Investing directly in private companies is becoming increasingly popular with wealthy families.

Nearly a third of ultrahigh-net-worth investors plan to increase allocations to direct investment this year, according to a recent survey by the Institute for Private Investors -- and the trend has been accelerating since the financial crisis, wealth managers say.

“Many of these are investors who made their wealth through ownership of private operating companies,” says IPI president Mindy Rosenthal. “For many of them, their experience in the capital markets since 2008 has not been good. They are attracted to investing directly in operating companies because this is where they have expertise, connections and where they can exercise control.”


Dissatisfaction with investing in private equity firms has also contributed to the appeal of direct investing, according to John Rompon, managing partner for McNally Capital -- a Chicago-based firm that advises wealthy families on their private equity investments.

Many private equity firms take risks when investing in companies that turn out to be different from what they originally stated, Rompon maintains, a phenomenon he calls “strategy creep.”

As a result, he says, investors can find themselves exposed to risks they already have elsewhere, or correlated risks. “That’s important to wealthy families,” Rompon says, “because risk is almost as important to them as absolute return.”

What’s more, the business model of private equity firm requires them to sell their stake in companies within a certain timeframe -- something that may not be optimal for wealthy families, Rompon argues.

“If they invest directly in a company, they aren’t constrained by someone else’s time horizon,” he says. “The company doesn’t need to go public for them to exit, and if the company is in an industry that has a high degree of success but also a high degree of uncertainty, families  ... can hold on to their investment for an indeterminate period of time.”

Wealthy families with experience in owning an operating company can also leverage their “storehouse of knowledge” to add value to a company they buy into, Rompon notes.

“Families with an ownership background can tap into a wide-ranging network, including employees, vendors, suppliers and prospective clients,” he says. “They can make a well-placed phone call and move the dial.”


So where are wealthy families making direct investments putting their money? Don't look toward Silicon Valley.

“The bigger families we work with are investing in infrastructure,” says Carlos Nieto, managing director for OnNe Consulting, a Miami-based firm that advises family offices and private businesses. “They’re buying into power generation, utilities, water companies and road concessions, as a replacement for fixed-income investments. For longer-term plays, they’re investing in agriculture.”

McNally Capital clients are focusing on capital-intensive companies such as equipment manufacturers that can generate income, Rompon says, as well as companies in “fundamental” industries such as food and beverage, and companies involved in logistics -- such as shipping, trucking and equipment parts.


Yet wealthy investors have to know what they’re getting into before making direct investments, experts caution -- and in many cases, may need to be prepared to roll up their sleeves.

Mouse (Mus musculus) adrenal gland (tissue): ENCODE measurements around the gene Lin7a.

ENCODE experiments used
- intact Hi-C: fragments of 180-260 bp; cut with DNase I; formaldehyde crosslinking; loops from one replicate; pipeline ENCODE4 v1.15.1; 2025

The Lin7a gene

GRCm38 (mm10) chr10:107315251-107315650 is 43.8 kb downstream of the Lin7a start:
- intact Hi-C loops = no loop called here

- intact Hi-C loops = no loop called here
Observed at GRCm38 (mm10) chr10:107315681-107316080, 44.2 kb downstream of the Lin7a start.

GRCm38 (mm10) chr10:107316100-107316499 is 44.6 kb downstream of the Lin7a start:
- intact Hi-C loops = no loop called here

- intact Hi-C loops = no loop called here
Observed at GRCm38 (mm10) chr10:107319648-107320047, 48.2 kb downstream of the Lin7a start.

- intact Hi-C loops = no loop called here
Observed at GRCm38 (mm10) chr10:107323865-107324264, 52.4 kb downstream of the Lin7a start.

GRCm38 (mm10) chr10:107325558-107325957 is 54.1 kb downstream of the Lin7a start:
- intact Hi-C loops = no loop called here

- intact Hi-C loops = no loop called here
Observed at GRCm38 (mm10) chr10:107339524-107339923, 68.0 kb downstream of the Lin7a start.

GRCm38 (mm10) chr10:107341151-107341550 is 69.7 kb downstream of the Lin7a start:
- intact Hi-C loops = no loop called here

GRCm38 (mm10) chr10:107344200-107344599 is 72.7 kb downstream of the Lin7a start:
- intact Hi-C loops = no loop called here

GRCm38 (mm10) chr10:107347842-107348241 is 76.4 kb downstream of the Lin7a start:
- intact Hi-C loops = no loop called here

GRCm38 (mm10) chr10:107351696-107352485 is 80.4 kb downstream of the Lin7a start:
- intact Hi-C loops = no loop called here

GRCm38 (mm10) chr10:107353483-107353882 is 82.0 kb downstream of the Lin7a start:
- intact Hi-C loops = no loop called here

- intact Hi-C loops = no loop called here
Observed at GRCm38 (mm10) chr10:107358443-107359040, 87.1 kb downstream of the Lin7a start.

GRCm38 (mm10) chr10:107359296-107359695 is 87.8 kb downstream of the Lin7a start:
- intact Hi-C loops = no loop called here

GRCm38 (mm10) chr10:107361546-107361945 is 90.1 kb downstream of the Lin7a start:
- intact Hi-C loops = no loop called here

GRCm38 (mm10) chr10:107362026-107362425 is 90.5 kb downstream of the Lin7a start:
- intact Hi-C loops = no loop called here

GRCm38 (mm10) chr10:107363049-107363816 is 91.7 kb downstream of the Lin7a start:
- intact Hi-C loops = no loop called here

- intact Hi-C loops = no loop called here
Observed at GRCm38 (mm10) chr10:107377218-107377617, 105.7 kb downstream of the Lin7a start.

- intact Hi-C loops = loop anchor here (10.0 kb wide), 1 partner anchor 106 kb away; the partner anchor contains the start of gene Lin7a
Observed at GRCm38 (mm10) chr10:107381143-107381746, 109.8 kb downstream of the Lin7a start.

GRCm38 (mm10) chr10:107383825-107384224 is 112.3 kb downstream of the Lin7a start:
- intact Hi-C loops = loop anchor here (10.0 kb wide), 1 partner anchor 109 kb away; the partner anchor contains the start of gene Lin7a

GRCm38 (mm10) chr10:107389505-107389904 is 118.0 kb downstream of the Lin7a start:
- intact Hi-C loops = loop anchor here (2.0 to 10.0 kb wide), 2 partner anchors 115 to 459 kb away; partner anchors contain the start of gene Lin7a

“These are very hands-on, illiquid investments,” Rosenthal says. “Investors can’t be passive. They have to know how to incentivize senior management, manage cash flow and understand the market they’re buying into.”

Responding to demand from its members, IPI will be offering classes on direct investing during its annual forum in New York in October. Other experts offer a few things wealthy families -- and their advisors -- should know before taking the leap into direct investing.

A number of industry experts suggest that clients have a net worth of at least $100 million before considering direct private equity investments. McNally Capital recommends that families should be prepared to allocate $10 million initially across one or more deals and put in more money later, as needed. 

Direct investments in smaller companies can even range as low as $500,000 to $2 million, Neito says. But high net worth investors shouldn’t invest more than 5% to 12% of their portfolio in private companies, he says, and should have a net worth of around $20 million.

Potential investors need to do their due diligence, carefully examine the company’s shareholder agreement and understand “how governance at the company works,” Nieto says. Be sure to “key into a company’s management team,” he adds. “They’re the ones in the trenches running things. Look into their relationships and dynamics and how they work together.”

Direct investors should also be prepared to walk away from a deal, Rompon cautions. “It’s better not to do a deal than do a bad deal,” he says.

Rompon also warns against doing deals with friends. “Avoid investing within an affinity group like a church, club or a vacation home community," he says. "They are good places to make friends, but bad for investments. If other people you know have heard about a deal, it’s a good reason not to do it.”

And members of a wealthy family should be cautious about investing in a company owned by another family member, warns Mark Martiak, senior wealth strategist for Premier Financial Advisors in New York. “You don’t want to be exposed to any gift tax consequences, “Martiak says. “If there is an IRS audit, you have to prove it’s a real investment and not a gift.”

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